Home Theater Projectors Fit Most Budgets and Rooms

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There are some great values and nifty features to be had, from 3D to 4K to LED, no matter how much you're willing to spend.


Jan. 24, 2012 — by .(JavaScript must be enabled to view this email address)

READY TO GRADUATE from that 50-inch flat panel to something larger? If you want to go really big in a media room, family room or home theater, the answer is usually a video projector.

“When you talk about a 120-inch screen, there’s nothing quite like that movie experience,” says Jason Palmer, product manager of Epson America, the biggest seller of video projectors. “As projectors get brighter and more accessible, there’s really just nothing like the size differences.”

You don’t have to be rich to have 90,100,120 inches or more of immersive video. Sure, projectors costing just a few hundred dollars have been around for years. But now it’s possible to view great video from “entry-level” video projectors.

To define entry-level, we’re starting at 1080p HD resolution, which will still cost about a thousand bucks or more. Spend a few thousand more, and you can generally get better video processing, higher contrast and features like lens shift and 3D functionality. Step up to the big-spender category, and you can enjoy videophile-grade picture quality with great colors, deep blacks, and the kind of robust processing that might make you forget how much you paid for that sucker.

And guess what? Some features might not get “better” as you go up, up, up in price. Take brightness, which is expressed in lumens or ANSI lumens. Some lower-cost projectors are brighter, meaning they emit more lumens, than their “higher-quality” brethren. This is because they are intended for use in spaces that have more ambient lighting, like a family room, and therefore need to be bright in order to be seen. Some higher-end home theater projectors that are used only in dark, dedicated rooms don’t have to be as bright.

So don’t just shop numbers and specs. Select the features you need, whether it’s brightness, a superior picture with deep black levels, installation flexibility or something else, and buy the projector that fits those requirements.

Good Projectors: $1,000 to $3,000

Stuck with basics here? Not at all. Some “entry level” projectors of about $1,000 to $3,000 can get you features like 1080p resolution, decent video processing, and even “step-up” features like 3D capability and lens shift, which gives you the flexibility of placing the projector where it fits best and adjusting the lens horizontally and vertically to compensate.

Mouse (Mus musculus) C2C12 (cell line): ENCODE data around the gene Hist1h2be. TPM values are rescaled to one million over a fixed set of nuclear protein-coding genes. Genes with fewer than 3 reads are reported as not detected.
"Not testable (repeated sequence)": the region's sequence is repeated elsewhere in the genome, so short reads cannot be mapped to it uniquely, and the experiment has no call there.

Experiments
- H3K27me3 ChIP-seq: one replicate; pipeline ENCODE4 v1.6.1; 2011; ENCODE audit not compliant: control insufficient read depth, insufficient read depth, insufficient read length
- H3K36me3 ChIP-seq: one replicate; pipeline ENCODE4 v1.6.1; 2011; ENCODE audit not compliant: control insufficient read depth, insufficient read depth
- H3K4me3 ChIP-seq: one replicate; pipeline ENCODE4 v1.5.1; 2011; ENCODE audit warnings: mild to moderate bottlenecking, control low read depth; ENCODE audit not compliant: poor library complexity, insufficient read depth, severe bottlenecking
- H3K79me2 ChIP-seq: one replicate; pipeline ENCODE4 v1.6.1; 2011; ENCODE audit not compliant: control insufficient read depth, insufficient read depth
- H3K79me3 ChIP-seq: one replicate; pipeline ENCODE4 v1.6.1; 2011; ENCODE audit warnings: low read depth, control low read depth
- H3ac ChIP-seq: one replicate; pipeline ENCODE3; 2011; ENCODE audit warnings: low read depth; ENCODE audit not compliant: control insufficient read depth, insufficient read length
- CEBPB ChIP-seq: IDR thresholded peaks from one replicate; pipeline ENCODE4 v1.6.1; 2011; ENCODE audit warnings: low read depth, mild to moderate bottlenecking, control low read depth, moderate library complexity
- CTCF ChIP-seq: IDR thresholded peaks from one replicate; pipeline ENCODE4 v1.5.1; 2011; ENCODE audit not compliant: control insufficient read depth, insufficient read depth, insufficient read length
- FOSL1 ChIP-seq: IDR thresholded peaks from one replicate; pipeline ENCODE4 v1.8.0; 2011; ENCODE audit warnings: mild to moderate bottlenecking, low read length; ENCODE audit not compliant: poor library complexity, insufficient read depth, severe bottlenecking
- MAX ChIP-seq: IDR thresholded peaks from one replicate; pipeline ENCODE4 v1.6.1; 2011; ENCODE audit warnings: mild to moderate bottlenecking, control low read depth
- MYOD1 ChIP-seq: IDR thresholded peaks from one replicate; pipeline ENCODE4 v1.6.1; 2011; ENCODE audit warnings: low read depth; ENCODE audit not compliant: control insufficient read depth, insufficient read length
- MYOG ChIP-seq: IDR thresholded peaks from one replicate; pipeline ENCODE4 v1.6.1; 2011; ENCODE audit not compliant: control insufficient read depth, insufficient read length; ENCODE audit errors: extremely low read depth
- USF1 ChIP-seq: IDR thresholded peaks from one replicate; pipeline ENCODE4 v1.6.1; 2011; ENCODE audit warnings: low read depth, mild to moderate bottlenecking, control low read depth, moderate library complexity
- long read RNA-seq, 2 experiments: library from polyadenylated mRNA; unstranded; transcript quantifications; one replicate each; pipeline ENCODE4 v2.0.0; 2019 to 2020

You’re likely shopping for brightness here, so seek a projector with about 2,000 lumens or greater to battle ambient light. “Two thousand lumens at this point can get you a pretty good high-quality, high-contrast projector,” says Epson’s Palmer.

At this price point, you’re looking at an LCD (actually 3LCD) or single-chip DLP projector. LCDs tend to have wider ranges on zoom lenses and more lens shift options for placement flexibility. LCDs are also a good choice for rooms with high levels of ambient light. They also draw less power than other types of projectors, though many still prefer the higher contrast and better blacks of DLP projectors.
Innovations in both LCD and DLP technologies have come a long way, and there are plenty more feature-rich developments among entry-level projectors. Epson’s new line of 3D-capable LCD projectors, starting with the $1,600 PowerLite Home Cinema 3010, for example, feature a 480Hz Bright 3D Drive technology that mitigates crosstalk (when the left and right images required for 3D overlap) while eliminating the usual dimming that results when images are produced in 3D.

Spend $3,000, and you can get the PowerLite Home Cinema 5010, which is brighter (2,400 lumens to the 3010’s 2,200 lumens), better contrast ratio, (200,000:1 vs. 40,000:1), better processing through frame interpolation and more lens shift options.

Epson also offers split-screen capability and wireless HD options on some of its new projectors. Palmer isn’t sure we’ll see projectors themselves accessing the cloud wirelessly for apps and content. “I see some potential for that, but there are so many other components that plug into the projector that will have that capability,” he says.